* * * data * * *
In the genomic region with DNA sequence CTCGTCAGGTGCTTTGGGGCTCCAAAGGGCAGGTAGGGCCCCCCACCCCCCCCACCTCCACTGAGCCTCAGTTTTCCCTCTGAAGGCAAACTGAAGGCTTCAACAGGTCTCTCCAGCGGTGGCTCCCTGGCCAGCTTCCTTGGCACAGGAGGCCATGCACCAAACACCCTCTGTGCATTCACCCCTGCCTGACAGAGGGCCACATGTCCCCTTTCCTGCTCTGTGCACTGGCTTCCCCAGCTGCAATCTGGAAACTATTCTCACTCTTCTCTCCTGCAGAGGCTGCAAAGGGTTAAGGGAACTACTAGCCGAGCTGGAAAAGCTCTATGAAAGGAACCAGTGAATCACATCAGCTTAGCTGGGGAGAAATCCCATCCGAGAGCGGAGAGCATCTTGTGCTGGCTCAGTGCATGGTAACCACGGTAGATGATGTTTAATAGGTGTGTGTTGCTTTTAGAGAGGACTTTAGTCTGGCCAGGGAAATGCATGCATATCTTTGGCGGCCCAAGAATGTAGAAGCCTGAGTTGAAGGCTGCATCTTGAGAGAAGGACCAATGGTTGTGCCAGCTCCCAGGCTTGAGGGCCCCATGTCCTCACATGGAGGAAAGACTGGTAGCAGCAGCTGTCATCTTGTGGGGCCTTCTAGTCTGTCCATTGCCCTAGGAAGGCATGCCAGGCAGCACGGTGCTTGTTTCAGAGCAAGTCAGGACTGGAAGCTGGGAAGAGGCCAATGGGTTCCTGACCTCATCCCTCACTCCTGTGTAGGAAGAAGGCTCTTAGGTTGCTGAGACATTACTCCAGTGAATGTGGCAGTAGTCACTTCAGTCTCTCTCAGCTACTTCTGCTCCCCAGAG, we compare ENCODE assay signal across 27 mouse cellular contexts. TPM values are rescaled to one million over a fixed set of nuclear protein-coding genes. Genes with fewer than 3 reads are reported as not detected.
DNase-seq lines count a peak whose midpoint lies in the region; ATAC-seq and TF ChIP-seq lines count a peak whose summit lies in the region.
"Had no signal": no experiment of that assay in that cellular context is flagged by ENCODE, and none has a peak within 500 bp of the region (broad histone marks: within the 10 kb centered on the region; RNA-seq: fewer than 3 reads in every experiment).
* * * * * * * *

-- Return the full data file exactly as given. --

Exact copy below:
In the genomic region with DNA sequence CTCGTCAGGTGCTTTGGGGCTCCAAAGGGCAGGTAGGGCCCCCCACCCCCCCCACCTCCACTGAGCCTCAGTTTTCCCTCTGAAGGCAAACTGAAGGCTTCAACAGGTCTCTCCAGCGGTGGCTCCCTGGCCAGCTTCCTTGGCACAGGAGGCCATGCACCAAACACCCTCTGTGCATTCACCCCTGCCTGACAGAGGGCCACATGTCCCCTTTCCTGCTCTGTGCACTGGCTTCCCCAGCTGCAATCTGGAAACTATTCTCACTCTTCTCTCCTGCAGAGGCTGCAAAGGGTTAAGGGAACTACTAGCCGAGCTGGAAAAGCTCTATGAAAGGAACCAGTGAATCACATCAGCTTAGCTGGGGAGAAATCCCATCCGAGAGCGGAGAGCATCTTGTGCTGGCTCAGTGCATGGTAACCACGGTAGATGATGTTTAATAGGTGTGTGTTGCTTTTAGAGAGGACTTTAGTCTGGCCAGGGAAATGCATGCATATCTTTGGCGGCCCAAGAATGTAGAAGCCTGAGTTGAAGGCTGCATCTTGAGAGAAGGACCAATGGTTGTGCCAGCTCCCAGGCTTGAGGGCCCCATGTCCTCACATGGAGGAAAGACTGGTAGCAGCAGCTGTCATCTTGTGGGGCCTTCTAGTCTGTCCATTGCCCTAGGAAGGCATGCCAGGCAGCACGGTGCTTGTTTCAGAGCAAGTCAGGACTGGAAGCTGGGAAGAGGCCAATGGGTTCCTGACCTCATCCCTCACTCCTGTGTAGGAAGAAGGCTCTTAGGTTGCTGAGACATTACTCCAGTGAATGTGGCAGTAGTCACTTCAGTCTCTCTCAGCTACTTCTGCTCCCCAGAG, we compare ENCODE assay signal across 27 mouse cellular contexts. TPM values are rescaled to one million over a fixed set of nuclear protein-coding genes. Genes with fewer than 3 reads are reported as not detected.
DNase-seq lines count a peak whose midpoint lies in the region; ATAC-seq and TF ChIP-seq lines count a peak whose summit lies in the region.
"Had no signal": no experiment of that assay in that cellular context is flagged by ENCODE, and none has a peak within 500 bp of the region (broad histone marks: within the 10 kb centered on the region; RNA-seq: fewer than 3 reads in every experiment).